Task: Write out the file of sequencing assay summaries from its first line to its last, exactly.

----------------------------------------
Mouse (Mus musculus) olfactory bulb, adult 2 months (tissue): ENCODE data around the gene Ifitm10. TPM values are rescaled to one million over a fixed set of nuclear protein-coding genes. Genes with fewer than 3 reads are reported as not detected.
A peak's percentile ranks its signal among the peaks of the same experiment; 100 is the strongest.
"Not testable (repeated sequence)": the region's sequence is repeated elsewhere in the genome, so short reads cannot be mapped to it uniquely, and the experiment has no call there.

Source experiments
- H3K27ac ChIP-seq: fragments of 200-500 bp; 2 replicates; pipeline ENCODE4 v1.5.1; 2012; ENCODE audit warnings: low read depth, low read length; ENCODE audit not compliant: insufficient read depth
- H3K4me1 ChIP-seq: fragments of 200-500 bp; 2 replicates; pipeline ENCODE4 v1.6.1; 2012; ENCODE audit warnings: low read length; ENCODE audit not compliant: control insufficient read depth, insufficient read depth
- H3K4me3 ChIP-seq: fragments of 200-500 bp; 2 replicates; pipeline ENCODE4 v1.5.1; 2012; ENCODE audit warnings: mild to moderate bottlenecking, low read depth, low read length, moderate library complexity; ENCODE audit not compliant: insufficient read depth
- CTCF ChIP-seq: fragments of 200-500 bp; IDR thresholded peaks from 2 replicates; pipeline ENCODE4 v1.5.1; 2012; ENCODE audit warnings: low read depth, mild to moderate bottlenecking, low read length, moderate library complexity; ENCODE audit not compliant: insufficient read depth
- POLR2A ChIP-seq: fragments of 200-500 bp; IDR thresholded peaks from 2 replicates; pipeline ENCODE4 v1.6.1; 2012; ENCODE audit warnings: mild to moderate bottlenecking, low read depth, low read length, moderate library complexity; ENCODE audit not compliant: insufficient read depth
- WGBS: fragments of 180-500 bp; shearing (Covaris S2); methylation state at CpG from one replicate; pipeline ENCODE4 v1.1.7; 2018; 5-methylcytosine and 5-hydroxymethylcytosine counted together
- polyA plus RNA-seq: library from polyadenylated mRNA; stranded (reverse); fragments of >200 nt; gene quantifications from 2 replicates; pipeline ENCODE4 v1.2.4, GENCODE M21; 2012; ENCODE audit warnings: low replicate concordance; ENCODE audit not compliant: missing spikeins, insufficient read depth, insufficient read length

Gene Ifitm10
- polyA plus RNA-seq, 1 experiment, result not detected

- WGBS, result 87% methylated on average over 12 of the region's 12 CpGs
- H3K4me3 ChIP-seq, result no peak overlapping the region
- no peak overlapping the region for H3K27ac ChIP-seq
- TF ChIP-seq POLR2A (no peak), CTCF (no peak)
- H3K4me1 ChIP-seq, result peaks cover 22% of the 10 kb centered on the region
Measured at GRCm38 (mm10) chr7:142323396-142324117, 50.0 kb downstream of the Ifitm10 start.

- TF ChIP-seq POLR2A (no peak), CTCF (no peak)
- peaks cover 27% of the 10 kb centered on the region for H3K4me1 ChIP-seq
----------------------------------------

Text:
Mouse (Mus musculus) olfactory bulb, adult 2 months (tissue): ENCODE data around the gene Ifitm10. TPM values are rescaled to one million over a fixed set of nuclear protein-coding genes. Genes with fewer than 3 reads are reported as not detected.
A peak's percentile ranks its signal among the peaks of the same experiment; 100 is the strongest.
"Not testable (repeated sequence)": the region's sequence is repeated elsewhere in the genome, so short reads cannot be mapped to it uniquely, and the experiment has no call there.

Source experiments
- H3K27ac ChIP-seq: fragments of 200-500 bp; 2 replicates; pipeline ENCODE4 v1.5.1; 2012; ENCODE audit warnings: low read depth, low read length; ENCODE audit not compliant: insufficient read depth
- H3K4me1 ChIP-seq: fragments of 200-500 bp; 2 replicates; pipeline ENCODE4 v1.6.1; 2012; ENCODE audit warnings: low read length; ENCODE audit not compliant: control insufficient read depth, insufficient read depth
- H3K4me3 ChIP-seq: fragments of 200-500 bp; 2 replicates; pipeline ENCODE4 v1.5.1; 2012; ENCODE audit warnings: mild to moderate bottlenecking, low read depth, low read length, moderate library complexity; ENCODE audit not compliant: insufficient read depth
- CTCF ChIP-seq: fragments of 200-500 bp; IDR thresholded peaks from 2 replicates; pipeline ENCODE4 v1.5.1; 2012; ENCODE audit warnings: low read depth, mild to moderate bottlenecking, low read length, moderate library complexity; ENCODE audit not compliant: insufficient read depth
- POLR2A ChIP-seq: fragments of 200-500 bp; IDR thresholded peaks from 2 replicates; pipeline ENCODE4 v1.6.1; 2012; ENCODE audit warnings: mild to moderate bottlenecking, low read depth, low read length, moderate library complexity; ENCODE audit not compliant: insufficient read depth
- WGBS: fragments of 180-500 bp; shearing (Covaris S2); methylation state at CpG from one replicate; pipeline ENCODE4 v1.1.7; 2018; 5-methylcytosine and 5-hydroxymethylcytosine counted together
- polyA plus RNA-seq: library from polyadenylated mRNA; stranded (reverse); fragments of >200 nt; gene quantifications from 2 replicates; pipeline ENCODE4 v1.2.4, GENCODE M21; 2012; ENCODE audit warnings: low replicate concordance; ENCODE audit not compliant: missing spikeins, insufficient read depth, insufficient read length

Gene Ifitm10
- polyA plus RNA-seq, 1 experiment, result not detected

- WGBS, result 87% methylated on average over 12 of the region's 12 CpGs
- H3K4me3 ChIP-seq, result no peak overlapping the region
- no peak overlapping the region for H3K27ac ChIP-seq
- TF ChIP-seq POLR2A (no peak), CTCF (no peak)
- H3K4me1 ChIP-seq, result peaks cover 22% of the 10 kb centered on the region
Measured at GRCm38 (mm10) chr7:142323396-142324117, 50.0 kb downstream of the Ifitm10 start.

- TF ChIP-seq POLR2A (no peak), CTCF (no peak)
- peaks cover 27% of the 10 kb centered on the region for H3K4me1 ChIP-seq